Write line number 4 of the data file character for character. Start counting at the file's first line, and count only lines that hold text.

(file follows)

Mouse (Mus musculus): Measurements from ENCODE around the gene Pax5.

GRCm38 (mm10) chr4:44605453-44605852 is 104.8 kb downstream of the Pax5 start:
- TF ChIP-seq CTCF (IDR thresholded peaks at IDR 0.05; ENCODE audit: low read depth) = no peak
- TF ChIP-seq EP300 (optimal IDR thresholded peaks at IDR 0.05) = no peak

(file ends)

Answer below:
- TF ChIP-seq EP300 (optimal IDR thresholded peaks at IDR 0.05) = no peak